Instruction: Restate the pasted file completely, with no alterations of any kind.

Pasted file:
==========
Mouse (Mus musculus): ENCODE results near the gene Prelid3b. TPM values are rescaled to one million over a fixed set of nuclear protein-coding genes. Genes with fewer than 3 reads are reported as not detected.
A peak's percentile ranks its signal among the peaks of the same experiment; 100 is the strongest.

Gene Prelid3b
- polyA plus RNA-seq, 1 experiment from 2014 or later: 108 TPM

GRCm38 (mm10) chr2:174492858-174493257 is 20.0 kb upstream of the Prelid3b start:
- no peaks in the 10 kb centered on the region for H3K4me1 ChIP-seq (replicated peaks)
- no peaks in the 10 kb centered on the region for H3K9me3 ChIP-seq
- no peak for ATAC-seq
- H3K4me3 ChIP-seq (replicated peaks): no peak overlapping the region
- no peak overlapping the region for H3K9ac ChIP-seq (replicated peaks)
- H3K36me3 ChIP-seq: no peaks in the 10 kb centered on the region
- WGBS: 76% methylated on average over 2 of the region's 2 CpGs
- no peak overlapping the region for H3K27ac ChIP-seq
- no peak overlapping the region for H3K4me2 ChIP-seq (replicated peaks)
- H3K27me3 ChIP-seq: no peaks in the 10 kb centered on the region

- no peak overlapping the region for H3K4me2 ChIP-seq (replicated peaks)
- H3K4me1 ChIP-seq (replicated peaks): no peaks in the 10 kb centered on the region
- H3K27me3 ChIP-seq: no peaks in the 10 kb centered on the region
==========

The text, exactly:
Mouse (Mus musculus): ENCODE results near the gene Prelid3b. TPM values are rescaled to one million over a fixed set of nuclear protein-coding genes. Genes with fewer than 3 reads are reported as not detected.
A peak's percentile ranks its signal among the peaks of the same experiment; 100 is the strongest.

Gene Prelid3b
- polyA plus RNA-seq, 1 experiment from 2014 or later: 108 TPM

GRCm38 (mm10) chr2:174492858-174493257 is 20.0 kb upstream of the Prelid3b start:
- no peaks in the 10 kb centered on the region for H3K4me1 ChIP-seq (replicated peaks)
- no peaks in the 10 kb centered on the region for H3K9me3 ChIP-seq
- no peak for ATAC-seq
- H3K4me3 ChIP-seq (replicated peaks): no peak overlapping the region
- no peak overlapping the region for H3K9ac ChIP-seq (replicated peaks)
- H3K36me3 ChIP-seq: no peaks in the 10 kb centered on the region
- WGBS: 76% methylated on average over 2 of the region's 2 CpGs
- no peak overlapping the region for H3K27ac ChIP-seq
- no peak overlapping the region for H3K4me2 ChIP-seq (replicated peaks)
- H3K27me3 ChIP-seq: no peaks in the 10 kb centered on the region

- no peak overlapping the region for H3K4me2 ChIP-seq (replicated peaks)
- H3K4me1 ChIP-seq (replicated peaks): no peaks in the 10 kb centered on the region
- H3K27me3 ChIP-seq: no peaks in the 10 kb centered on the region